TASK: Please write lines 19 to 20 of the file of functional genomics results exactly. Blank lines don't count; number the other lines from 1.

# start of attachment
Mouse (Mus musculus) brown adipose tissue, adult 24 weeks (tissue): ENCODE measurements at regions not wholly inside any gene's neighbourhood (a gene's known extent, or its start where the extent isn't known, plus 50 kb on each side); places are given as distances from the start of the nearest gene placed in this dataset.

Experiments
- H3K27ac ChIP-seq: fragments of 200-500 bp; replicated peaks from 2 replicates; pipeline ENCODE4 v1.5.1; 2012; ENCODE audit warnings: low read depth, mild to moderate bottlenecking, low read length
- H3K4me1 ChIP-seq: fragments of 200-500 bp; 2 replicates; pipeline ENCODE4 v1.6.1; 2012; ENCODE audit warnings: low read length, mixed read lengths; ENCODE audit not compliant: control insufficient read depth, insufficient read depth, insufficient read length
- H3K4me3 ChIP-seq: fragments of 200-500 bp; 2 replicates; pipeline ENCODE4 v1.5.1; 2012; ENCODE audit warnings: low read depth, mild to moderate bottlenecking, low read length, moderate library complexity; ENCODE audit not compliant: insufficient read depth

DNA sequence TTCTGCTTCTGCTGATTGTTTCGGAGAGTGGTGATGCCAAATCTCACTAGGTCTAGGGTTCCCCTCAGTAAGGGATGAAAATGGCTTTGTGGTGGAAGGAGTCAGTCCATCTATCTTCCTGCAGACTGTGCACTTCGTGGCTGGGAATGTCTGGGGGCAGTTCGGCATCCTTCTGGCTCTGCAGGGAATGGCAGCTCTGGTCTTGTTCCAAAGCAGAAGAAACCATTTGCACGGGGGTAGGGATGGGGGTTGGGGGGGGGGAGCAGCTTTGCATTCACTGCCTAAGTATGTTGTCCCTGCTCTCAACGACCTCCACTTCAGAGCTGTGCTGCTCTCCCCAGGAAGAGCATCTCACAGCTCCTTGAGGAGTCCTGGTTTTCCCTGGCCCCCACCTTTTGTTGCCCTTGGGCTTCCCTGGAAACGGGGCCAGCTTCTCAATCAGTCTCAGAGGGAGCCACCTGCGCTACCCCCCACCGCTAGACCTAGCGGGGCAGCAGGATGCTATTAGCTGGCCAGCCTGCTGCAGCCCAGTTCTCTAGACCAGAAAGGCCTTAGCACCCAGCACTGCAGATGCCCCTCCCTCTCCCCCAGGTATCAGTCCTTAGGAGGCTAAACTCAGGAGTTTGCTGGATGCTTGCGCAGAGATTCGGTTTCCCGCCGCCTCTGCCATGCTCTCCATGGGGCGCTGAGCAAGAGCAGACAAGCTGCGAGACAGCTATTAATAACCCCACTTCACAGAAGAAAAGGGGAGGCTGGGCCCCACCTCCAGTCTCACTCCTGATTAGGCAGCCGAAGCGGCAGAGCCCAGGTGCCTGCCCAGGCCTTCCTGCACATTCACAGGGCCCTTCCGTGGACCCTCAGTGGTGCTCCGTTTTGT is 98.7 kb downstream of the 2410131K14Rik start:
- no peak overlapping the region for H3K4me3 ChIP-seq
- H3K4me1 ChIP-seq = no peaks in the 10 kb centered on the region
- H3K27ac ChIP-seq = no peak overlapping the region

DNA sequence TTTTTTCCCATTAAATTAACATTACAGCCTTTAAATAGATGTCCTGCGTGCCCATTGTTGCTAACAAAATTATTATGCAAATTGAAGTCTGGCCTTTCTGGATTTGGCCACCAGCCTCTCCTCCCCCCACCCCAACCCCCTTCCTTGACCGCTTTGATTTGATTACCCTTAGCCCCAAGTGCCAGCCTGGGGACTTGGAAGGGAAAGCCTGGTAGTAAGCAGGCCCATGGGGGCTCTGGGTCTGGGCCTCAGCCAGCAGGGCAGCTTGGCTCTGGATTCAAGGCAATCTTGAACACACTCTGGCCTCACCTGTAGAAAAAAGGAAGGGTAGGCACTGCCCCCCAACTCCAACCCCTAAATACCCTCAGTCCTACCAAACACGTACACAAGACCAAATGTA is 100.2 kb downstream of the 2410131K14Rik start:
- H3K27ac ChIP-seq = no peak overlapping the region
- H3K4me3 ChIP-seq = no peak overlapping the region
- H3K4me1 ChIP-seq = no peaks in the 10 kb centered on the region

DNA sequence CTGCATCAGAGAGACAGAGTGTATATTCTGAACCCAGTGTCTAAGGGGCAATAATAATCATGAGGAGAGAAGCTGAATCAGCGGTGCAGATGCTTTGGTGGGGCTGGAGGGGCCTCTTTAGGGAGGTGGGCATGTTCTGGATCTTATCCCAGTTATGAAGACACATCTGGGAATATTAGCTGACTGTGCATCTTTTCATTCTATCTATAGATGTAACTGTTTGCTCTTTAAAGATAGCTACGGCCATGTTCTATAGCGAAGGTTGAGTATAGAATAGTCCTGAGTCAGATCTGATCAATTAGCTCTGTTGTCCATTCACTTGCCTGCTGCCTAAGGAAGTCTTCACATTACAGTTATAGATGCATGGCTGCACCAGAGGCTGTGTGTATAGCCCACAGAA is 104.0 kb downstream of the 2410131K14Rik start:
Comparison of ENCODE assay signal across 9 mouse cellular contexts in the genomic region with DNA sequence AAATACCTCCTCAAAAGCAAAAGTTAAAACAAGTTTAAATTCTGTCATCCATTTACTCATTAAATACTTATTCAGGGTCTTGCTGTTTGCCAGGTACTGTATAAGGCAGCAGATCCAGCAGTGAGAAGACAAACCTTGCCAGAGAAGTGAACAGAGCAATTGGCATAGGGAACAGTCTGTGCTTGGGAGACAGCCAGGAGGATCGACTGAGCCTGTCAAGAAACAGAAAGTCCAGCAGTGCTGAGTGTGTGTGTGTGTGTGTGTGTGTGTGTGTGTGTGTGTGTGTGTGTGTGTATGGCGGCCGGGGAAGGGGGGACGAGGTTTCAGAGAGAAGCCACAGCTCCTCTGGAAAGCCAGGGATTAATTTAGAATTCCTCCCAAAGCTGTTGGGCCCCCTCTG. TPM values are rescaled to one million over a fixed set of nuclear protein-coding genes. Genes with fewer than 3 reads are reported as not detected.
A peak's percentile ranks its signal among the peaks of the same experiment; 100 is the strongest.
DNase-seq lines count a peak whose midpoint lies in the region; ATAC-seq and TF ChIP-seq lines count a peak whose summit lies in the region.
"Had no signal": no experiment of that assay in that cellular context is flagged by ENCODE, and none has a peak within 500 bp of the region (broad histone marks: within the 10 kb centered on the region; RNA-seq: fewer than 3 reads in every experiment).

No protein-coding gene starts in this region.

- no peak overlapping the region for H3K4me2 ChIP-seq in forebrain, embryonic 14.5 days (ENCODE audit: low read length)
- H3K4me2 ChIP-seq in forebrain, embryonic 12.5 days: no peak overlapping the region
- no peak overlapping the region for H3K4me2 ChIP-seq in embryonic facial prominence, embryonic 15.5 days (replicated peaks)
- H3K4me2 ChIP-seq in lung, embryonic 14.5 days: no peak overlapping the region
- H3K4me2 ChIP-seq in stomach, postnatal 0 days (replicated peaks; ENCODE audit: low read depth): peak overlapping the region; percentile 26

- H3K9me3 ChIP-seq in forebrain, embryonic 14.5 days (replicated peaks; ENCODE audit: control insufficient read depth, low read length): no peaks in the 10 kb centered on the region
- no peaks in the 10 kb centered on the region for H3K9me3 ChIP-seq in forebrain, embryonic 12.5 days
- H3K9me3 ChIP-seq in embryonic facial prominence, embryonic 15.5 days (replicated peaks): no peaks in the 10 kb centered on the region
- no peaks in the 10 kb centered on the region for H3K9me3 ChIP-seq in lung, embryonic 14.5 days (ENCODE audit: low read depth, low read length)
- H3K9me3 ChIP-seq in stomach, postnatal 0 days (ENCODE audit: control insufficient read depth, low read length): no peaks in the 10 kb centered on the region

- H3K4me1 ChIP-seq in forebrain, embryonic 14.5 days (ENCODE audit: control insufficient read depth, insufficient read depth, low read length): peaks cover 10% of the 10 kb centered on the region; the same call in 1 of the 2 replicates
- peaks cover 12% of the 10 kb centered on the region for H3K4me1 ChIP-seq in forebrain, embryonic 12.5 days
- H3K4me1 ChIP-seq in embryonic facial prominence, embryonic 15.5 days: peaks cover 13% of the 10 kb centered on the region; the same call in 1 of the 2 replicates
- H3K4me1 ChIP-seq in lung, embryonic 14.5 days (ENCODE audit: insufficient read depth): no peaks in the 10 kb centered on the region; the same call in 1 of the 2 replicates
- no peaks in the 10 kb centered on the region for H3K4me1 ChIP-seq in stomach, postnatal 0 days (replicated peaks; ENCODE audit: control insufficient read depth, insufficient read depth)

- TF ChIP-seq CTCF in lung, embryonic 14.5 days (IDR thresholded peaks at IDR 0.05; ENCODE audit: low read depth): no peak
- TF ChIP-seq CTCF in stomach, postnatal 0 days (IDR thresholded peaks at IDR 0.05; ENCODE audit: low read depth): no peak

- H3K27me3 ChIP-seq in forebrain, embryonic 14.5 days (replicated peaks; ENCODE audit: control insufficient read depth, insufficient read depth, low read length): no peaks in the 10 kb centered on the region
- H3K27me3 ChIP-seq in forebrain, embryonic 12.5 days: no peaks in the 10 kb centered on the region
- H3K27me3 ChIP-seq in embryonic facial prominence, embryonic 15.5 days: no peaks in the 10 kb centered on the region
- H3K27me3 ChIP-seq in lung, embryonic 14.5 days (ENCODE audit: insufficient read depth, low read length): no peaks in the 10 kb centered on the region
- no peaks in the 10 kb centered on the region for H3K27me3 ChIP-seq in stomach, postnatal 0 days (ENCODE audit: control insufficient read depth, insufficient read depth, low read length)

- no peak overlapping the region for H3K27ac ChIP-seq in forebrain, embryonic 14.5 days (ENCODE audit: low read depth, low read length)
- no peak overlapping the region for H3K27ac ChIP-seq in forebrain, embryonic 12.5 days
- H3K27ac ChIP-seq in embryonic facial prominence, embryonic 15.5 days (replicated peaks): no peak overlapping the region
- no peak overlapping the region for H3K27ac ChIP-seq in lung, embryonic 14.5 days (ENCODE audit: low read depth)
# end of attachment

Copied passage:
No protein-coding gene starts in this region.

- no peak overlapping the region for H3K4me2 ChIP-seq in forebrain, embryonic 14.5 days (ENCODE audit: low read length)